Background: Systemic lupus erythematosus (SLE) is a clinically heterogeneous autoimmune disease characterized by the development of anti-nuclear antibodies. Susceptibility to SLE is multifactorial, with a combination of genetic and environmental risk factors contributing to disease development. Like other polygenic diseases, a significant proportion of estimated SLE heritability is not accounted for by common disease alleles analyzed by SNP array-based GWASs. Death-associated protein 1 (DAP1) was implicated as a candidate gene in a previous familial linkage study of SLE and rheumatoid arthritis, but the association has not been explored further. Results: We perform deep sequencing across the DAP1 genomic segment in 2032 SLE patients, and healthy controls, and discover a low-frequency functional haplotype strongly associated with SLE risk in multiple ethnicities. We find multiple cis-eQTLs embedded in a risk haplotype that progressively downregulates DAP1 transcription in immune cells. Decreased DAP1 transcription results in reduced DAP1 protein in peripheral blood mononuclear cells, monocytes, and lymphoblastoid cell lines, leading to enhanced autophagic flux in immune cells expressing the DAP1 risk haplotype. Patients with DAP1 risk allele exhibit significantly higher autoantibody titers and altered expression of the immune system, autophagy, and apoptosis pathway transcripts, indicating that the DAP1 risk allele mediates enhanced autophagy, leading to the survival of autoreactive lymphocytes and increased autoantibody. Conclusions: We demonstrate how targeted sequencing captures low-frequency functional risk alleles that are missed by SNP array-based studies. SLE patients with the DAP1 genotype have distinct autoantibody and transcription profiles, supporting the dissection of SLE heterogeneity by genetic analysis.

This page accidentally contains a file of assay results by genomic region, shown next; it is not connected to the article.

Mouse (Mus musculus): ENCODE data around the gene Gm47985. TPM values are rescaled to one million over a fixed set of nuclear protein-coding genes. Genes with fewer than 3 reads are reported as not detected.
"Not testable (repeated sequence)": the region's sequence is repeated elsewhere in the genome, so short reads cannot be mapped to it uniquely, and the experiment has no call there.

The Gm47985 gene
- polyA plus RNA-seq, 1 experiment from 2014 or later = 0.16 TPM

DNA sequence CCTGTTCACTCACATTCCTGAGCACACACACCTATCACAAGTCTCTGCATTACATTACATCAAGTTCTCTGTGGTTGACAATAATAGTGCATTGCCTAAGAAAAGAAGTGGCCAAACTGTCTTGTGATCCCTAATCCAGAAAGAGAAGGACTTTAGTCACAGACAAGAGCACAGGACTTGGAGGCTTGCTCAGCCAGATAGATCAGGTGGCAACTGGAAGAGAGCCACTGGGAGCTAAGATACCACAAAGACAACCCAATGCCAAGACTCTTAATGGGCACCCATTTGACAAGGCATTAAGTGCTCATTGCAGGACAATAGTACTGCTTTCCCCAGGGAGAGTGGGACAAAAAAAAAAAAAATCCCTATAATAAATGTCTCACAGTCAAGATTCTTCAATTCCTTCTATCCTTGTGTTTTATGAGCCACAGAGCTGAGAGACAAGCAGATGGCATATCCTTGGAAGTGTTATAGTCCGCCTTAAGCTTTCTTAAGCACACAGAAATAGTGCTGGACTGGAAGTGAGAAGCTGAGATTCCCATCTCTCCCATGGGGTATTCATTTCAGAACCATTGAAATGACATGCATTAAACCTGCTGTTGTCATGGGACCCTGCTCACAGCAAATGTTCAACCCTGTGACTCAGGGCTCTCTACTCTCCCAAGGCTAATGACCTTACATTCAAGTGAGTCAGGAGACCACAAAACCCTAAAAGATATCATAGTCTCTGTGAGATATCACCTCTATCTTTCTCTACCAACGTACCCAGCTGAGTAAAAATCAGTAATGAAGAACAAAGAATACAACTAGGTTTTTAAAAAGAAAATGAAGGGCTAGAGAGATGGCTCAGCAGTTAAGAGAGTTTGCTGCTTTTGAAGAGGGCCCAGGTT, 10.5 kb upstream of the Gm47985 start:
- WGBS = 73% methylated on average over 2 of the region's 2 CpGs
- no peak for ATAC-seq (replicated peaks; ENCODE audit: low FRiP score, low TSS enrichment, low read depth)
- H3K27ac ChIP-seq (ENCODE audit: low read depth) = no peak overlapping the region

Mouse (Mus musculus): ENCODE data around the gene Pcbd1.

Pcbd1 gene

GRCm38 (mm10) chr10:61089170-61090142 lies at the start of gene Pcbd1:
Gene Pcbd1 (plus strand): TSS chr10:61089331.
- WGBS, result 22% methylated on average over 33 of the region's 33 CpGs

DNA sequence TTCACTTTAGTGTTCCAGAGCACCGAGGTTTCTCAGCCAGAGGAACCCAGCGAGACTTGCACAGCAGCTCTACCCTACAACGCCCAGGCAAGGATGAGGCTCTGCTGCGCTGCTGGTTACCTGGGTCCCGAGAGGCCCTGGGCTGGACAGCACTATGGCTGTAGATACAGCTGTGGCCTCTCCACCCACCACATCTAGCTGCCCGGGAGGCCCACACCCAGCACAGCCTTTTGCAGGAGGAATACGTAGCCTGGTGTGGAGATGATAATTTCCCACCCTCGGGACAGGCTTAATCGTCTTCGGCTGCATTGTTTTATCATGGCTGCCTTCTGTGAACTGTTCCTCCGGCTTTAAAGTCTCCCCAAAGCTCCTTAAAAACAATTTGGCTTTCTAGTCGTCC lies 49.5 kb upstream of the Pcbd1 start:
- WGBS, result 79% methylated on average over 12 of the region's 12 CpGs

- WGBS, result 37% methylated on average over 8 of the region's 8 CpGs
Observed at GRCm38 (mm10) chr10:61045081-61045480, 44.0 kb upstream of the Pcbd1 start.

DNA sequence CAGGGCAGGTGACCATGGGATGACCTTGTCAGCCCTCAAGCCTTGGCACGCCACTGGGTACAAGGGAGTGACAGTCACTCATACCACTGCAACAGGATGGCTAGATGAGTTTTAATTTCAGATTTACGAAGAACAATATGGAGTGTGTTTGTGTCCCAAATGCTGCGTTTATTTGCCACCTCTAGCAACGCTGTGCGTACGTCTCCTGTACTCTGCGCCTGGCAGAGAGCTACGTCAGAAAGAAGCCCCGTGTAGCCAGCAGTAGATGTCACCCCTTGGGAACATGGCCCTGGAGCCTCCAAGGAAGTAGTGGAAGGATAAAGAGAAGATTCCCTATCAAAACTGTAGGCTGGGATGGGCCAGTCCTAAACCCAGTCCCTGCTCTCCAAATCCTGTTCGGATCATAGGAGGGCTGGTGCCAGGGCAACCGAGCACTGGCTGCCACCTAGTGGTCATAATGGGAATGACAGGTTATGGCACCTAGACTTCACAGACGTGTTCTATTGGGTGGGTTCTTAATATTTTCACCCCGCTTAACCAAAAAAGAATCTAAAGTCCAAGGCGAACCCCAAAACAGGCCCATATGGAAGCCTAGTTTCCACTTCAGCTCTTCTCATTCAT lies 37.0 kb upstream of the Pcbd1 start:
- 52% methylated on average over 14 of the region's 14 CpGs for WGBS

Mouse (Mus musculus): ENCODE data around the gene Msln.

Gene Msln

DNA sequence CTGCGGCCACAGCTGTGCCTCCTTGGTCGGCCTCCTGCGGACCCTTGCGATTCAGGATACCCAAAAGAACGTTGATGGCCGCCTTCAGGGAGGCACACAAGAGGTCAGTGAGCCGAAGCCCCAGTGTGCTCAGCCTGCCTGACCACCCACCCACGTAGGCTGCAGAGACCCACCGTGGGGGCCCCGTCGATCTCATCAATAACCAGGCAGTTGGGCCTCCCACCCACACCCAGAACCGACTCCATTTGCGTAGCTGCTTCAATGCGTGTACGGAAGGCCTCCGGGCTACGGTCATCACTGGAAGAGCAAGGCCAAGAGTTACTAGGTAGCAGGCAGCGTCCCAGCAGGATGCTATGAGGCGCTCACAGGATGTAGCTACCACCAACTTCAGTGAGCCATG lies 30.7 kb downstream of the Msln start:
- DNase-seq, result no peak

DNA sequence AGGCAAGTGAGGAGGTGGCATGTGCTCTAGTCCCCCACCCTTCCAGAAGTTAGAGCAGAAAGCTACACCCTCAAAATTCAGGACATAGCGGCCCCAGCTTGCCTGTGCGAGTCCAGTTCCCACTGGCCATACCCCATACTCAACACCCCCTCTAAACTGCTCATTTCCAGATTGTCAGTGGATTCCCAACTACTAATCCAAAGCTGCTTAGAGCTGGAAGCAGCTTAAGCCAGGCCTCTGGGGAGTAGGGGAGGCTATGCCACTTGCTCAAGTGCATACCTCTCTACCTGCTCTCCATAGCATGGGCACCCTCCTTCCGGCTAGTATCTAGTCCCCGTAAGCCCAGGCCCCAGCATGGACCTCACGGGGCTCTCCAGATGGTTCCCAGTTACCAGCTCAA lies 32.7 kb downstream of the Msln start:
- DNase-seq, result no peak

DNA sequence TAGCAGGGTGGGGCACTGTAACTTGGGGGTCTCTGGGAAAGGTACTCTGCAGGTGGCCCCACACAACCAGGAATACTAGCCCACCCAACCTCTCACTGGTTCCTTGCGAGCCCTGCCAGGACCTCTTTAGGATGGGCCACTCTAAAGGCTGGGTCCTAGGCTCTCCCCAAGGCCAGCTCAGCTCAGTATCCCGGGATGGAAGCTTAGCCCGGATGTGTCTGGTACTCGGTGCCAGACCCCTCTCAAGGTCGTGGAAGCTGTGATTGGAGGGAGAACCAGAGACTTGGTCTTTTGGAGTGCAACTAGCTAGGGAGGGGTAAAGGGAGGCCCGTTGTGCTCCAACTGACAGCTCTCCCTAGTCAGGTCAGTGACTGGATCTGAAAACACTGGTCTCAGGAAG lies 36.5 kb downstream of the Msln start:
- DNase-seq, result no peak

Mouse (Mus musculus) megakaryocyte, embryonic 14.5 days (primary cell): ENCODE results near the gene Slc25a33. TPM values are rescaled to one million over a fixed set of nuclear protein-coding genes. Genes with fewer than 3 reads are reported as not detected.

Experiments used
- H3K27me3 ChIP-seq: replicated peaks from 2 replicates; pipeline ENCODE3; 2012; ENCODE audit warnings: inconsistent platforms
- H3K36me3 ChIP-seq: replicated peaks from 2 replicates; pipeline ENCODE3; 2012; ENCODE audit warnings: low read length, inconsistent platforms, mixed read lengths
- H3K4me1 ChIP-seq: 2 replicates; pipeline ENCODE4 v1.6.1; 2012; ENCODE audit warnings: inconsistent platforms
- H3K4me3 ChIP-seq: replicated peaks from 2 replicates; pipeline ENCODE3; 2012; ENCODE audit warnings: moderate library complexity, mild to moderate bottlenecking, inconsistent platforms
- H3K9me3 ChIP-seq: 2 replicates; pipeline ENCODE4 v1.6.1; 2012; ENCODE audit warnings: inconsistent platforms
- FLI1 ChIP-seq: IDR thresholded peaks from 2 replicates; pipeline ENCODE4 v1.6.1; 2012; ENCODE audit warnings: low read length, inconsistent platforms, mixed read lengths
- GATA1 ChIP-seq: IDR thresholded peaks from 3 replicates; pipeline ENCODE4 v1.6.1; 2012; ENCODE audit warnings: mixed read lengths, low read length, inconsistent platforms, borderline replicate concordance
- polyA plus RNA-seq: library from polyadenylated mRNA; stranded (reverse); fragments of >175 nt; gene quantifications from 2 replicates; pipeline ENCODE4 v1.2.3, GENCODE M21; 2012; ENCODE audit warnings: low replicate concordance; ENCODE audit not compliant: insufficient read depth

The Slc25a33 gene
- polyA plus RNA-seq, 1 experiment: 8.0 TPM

ASJC Scopus subject areas
- Ecology, Evolution, Behavior and Systematics
- Cell Biology